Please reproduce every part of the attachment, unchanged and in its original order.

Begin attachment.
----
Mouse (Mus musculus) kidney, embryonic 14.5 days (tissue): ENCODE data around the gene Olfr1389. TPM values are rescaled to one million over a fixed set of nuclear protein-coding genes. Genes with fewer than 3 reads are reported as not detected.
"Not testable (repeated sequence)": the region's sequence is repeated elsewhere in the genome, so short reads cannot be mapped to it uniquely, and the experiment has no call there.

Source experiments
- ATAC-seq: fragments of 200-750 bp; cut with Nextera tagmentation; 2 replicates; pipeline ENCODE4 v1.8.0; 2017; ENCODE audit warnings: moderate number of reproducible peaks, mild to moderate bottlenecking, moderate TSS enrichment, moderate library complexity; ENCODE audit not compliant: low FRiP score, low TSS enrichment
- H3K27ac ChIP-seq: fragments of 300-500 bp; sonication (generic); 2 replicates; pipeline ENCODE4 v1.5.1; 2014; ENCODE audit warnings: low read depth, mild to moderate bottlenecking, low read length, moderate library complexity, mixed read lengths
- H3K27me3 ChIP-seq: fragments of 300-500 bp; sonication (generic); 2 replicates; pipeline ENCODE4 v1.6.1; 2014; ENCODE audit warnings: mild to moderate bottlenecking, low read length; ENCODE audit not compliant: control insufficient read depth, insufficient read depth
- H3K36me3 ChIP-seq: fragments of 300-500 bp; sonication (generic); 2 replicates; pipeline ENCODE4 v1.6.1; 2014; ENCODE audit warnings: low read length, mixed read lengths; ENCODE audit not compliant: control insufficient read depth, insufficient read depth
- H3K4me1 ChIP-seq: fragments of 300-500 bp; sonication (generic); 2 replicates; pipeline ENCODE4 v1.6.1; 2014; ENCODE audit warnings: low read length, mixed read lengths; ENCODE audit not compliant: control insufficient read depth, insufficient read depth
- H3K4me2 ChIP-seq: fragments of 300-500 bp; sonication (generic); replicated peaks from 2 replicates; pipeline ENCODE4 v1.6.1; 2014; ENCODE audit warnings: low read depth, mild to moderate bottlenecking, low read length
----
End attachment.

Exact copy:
Mouse (Mus musculus) kidney, embryonic 14.5 days (tissue): ENCODE data around the gene Olfr1389. TPM values are rescaled to one million over a fixed set of nuclear protein-coding genes. Genes with fewer than 3 reads are reported as not detected.
"Not testable (repeated sequence)": the region's sequence is repeated elsewhere in the genome, so short reads cannot be mapped to it uniquely, and the experiment has no call there.

Source experiments
- ATAC-seq: fragments of 200-750 bp; cut with Nextera tagmentation; 2 replicates; pipeline ENCODE4 v1.8.0; 2017; ENCODE audit warnings: moderate number of reproducible peaks, mild to moderate bottlenecking, moderate TSS enrichment, moderate library complexity; ENCODE audit not compliant: low FRiP score, low TSS enrichment
- H3K27ac ChIP-seq: fragments of 300-500 bp; sonication (generic); 2 replicates; pipeline ENCODE4 v1.5.1; 2014; ENCODE audit warnings: low read depth, mild to moderate bottlenecking, low read length, moderate library complexity, mixed read lengths
- H3K27me3 ChIP-seq: fragments of 300-500 bp; sonication (generic); 2 replicates; pipeline ENCODE4 v1.6.1; 2014; ENCODE audit warnings: mild to moderate bottlenecking, low read length; ENCODE audit not compliant: control insufficient read depth, insufficient read depth
- H3K36me3 ChIP-seq: fragments of 300-500 bp; sonication (generic); 2 replicates; pipeline ENCODE4 v1.6.1; 2014; ENCODE audit warnings: low read length, mixed read lengths; ENCODE audit not compliant: control insufficient read depth, insufficient read depth
- H3K4me1 ChIP-seq: fragments of 300-500 bp; sonication (generic); 2 replicates; pipeline ENCODE4 v1.6.1; 2014; ENCODE audit warnings: low read length, mixed read lengths; ENCODE audit not compliant: control insufficient read depth, insufficient read depth
- H3K4me2 ChIP-seq: fragments of 300-500 bp; sonication (generic); replicated peaks from 2 replicates; pipeline ENCODE4 v1.6.1; 2014; ENCODE audit warnings: low read depth, mild to moderate bottlenecking, low read length